As a new entrepreneur, you might battle limiting beliefs or unrealistic expectations that you’ve yet to flag or identify. However, as you progress in your business, you’ll learn there are certain ideas and habits you’ll need to shed in order to reach your fullest potential.
Entrepreneurs can face obstacles from many different areas, but when you’re young and new to the business, there always seem to be extra hurdles to jump over. Both external and internal pressures can wear down on you, and before long, you can start feeling overwhelmed. But these pressures shouldn’t deter you from becoming an entrepreneur, and there are steps you can take to overcome them.
In a market with hundreds (maybe thousands) of competitors, it becomes more challenging for businesses to make a mark that'll impact the core audience they’re aiming for. This is why it’s so important for a business to develop a strategy that will give them an edge over the rest.
To appeal to today’s on-the-go world, many businesses have considered the value in creating a branded mobile application for their customers. In theory, it's a great idea—but app fatigue is very real, and if you don't want users to delete your app after a few uses, you need to give them a good reason to keep coming back.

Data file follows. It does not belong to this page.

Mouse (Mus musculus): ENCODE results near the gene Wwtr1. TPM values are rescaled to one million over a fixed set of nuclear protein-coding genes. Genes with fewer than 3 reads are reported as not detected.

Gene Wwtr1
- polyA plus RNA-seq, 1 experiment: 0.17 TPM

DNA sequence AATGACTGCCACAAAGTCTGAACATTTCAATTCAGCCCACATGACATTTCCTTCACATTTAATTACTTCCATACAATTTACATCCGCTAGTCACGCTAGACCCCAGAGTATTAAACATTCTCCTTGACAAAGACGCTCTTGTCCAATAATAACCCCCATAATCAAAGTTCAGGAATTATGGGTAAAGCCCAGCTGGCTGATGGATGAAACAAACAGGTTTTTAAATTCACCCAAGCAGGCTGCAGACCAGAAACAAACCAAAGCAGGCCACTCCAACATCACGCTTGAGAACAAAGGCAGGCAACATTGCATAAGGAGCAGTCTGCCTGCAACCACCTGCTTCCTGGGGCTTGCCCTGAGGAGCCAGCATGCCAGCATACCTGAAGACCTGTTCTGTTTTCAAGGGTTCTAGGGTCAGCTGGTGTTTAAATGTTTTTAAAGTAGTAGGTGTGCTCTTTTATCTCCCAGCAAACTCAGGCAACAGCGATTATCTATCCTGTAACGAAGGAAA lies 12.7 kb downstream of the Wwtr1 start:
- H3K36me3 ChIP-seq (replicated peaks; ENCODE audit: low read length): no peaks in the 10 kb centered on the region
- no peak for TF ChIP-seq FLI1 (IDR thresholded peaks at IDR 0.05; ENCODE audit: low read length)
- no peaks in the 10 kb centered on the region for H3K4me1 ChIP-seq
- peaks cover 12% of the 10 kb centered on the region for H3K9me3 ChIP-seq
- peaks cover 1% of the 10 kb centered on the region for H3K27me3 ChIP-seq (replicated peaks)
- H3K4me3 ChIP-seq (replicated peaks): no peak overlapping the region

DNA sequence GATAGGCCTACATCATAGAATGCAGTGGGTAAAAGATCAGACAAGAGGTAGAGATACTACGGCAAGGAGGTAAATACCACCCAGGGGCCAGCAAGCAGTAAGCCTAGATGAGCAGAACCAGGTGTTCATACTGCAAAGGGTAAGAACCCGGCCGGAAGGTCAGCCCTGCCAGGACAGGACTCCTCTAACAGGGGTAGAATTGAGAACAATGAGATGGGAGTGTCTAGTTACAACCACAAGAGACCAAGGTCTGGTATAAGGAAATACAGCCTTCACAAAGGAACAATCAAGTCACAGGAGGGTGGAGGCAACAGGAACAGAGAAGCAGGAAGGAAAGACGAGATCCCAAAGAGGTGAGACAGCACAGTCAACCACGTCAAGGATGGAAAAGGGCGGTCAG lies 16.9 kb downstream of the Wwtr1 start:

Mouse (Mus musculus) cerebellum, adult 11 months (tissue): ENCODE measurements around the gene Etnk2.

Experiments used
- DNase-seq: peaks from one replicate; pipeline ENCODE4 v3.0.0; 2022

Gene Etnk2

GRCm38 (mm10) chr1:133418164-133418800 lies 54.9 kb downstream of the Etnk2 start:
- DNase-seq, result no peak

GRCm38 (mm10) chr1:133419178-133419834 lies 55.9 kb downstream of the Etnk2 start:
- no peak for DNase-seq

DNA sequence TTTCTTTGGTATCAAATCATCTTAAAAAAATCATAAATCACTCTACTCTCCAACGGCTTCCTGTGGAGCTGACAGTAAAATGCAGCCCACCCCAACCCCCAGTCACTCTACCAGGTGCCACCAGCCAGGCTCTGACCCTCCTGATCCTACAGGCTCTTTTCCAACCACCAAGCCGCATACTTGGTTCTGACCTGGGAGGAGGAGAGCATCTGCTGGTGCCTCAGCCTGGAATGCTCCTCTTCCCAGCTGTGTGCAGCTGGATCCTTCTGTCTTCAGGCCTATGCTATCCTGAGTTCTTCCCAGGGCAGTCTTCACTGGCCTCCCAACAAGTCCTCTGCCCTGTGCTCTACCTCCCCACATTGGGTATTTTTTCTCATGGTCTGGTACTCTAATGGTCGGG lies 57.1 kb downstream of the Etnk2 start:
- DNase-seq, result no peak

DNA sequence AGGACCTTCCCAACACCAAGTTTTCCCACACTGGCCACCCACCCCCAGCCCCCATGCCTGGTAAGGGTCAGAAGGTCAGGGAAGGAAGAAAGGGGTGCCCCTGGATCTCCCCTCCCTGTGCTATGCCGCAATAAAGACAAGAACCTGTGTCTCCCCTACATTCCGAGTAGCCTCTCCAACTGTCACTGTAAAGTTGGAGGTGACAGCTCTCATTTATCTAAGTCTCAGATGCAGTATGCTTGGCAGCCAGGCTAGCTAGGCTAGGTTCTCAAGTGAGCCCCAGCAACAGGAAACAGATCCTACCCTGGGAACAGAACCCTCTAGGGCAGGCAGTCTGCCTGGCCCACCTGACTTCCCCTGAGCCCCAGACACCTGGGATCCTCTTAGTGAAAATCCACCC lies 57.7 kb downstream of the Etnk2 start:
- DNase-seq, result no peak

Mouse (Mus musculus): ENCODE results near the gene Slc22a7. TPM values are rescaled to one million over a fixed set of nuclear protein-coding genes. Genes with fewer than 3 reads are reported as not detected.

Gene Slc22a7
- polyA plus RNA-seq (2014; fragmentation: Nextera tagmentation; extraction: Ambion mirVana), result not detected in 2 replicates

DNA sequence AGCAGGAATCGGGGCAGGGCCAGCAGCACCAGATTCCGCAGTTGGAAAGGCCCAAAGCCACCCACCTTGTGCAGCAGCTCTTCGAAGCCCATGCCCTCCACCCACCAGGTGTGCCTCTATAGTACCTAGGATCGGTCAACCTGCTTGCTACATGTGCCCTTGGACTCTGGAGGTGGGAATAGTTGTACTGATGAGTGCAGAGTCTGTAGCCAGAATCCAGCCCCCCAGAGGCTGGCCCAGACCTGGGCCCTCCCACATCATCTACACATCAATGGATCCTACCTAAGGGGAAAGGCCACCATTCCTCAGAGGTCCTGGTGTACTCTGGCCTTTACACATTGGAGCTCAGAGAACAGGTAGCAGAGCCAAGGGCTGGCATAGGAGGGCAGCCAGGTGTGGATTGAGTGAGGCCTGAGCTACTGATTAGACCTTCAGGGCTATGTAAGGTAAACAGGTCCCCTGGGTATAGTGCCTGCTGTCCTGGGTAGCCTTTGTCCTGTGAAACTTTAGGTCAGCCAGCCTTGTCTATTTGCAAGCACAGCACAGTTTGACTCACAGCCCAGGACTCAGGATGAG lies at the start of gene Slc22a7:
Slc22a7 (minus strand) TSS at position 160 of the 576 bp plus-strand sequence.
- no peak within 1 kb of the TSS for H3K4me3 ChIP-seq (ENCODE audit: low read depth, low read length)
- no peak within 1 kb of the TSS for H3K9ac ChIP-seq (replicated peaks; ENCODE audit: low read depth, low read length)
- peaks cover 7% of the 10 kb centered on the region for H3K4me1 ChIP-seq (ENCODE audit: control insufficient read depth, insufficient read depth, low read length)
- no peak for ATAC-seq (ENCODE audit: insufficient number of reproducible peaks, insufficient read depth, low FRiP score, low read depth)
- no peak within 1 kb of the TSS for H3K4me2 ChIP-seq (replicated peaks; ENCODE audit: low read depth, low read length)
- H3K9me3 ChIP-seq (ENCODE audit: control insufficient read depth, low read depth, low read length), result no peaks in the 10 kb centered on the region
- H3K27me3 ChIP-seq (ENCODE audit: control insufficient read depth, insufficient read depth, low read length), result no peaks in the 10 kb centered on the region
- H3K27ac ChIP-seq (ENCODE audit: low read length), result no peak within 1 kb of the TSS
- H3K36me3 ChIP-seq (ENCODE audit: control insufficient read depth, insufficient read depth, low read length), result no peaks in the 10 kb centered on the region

Your employees’ personalities and work ethics have a direct impact on how effective and efficient you and your company are at getting anything done. Because of this, putting together a well-functioning team isn’t always straightforward. For an entrepreneur who needs to have team members they can count on, a few personality traits stand out as necessary.
When it comes to small and large businesses, not every encounter has to be about competition. Sometimes, interactions could result in a mutually beneficial partnership. The path to getting there, however, isn’t always so clear.